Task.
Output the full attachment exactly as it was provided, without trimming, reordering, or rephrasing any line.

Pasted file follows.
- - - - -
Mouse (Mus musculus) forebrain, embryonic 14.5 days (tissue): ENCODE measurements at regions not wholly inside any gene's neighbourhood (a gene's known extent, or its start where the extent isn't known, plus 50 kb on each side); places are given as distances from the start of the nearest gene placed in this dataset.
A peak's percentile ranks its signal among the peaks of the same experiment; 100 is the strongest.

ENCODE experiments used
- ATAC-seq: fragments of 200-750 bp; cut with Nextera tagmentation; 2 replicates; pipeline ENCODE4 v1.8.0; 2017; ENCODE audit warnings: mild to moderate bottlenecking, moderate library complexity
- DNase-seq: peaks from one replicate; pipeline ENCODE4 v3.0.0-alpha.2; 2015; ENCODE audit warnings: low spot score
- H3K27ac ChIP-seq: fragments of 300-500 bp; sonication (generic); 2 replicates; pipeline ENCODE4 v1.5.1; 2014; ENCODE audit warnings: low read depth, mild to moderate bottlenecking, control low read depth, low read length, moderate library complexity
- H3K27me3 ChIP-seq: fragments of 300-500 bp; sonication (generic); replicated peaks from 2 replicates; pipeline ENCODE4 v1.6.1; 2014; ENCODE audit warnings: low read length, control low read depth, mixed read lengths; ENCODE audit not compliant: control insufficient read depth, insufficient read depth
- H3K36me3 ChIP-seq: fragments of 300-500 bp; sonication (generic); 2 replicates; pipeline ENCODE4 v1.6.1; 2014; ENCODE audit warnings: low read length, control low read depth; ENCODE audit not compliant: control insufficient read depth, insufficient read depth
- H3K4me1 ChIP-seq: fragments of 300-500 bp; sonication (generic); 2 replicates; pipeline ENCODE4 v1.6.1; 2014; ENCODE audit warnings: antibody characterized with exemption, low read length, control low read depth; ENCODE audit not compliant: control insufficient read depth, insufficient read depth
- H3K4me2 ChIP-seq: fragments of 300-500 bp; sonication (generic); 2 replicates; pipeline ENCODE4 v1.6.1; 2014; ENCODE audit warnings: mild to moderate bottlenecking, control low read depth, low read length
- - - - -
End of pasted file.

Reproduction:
Mouse (Mus musculus) forebrain, embryonic 14.5 days (tissue): ENCODE measurements at regions not wholly inside any gene's neighbourhood (a gene's known extent, or its start where the extent isn't known, plus 50 kb on each side); places are given as distances from the start of the nearest gene placed in this dataset.
A peak's percentile ranks its signal among the peaks of the same experiment; 100 is the strongest.

ENCODE experiments used
- ATAC-seq: fragments of 200-750 bp; cut with Nextera tagmentation; 2 replicates; pipeline ENCODE4 v1.8.0; 2017; ENCODE audit warnings: mild to moderate bottlenecking, moderate library complexity
- DNase-seq: peaks from one replicate; pipeline ENCODE4 v3.0.0-alpha.2; 2015; ENCODE audit warnings: low spot score
- H3K27ac ChIP-seq: fragments of 300-500 bp; sonication (generic); 2 replicates; pipeline ENCODE4 v1.5.1; 2014; ENCODE audit warnings: low read depth, mild to moderate bottlenecking, control low read depth, low read length, moderate library complexity
- H3K27me3 ChIP-seq: fragments of 300-500 bp; sonication (generic); replicated peaks from 2 replicates; pipeline ENCODE4 v1.6.1; 2014; ENCODE audit warnings: low read length, control low read depth, mixed read lengths; ENCODE audit not compliant: control insufficient read depth, insufficient read depth
- H3K36me3 ChIP-seq: fragments of 300-500 bp; sonication (generic); 2 replicates; pipeline ENCODE4 v1.6.1; 2014; ENCODE audit warnings: low read length, control low read depth; ENCODE audit not compliant: control insufficient read depth, insufficient read depth
- H3K4me1 ChIP-seq: fragments of 300-500 bp; sonication (generic); 2 replicates; pipeline ENCODE4 v1.6.1; 2014; ENCODE audit warnings: antibody characterized with exemption, low read length, control low read depth; ENCODE audit not compliant: control insufficient read depth, insufficient read depth
- H3K4me2 ChIP-seq: fragments of 300-500 bp; sonication (generic); 2 replicates; pipeline ENCODE4 v1.6.1; 2014; ENCODE audit warnings: mild to moderate bottlenecking, control low read depth, low read length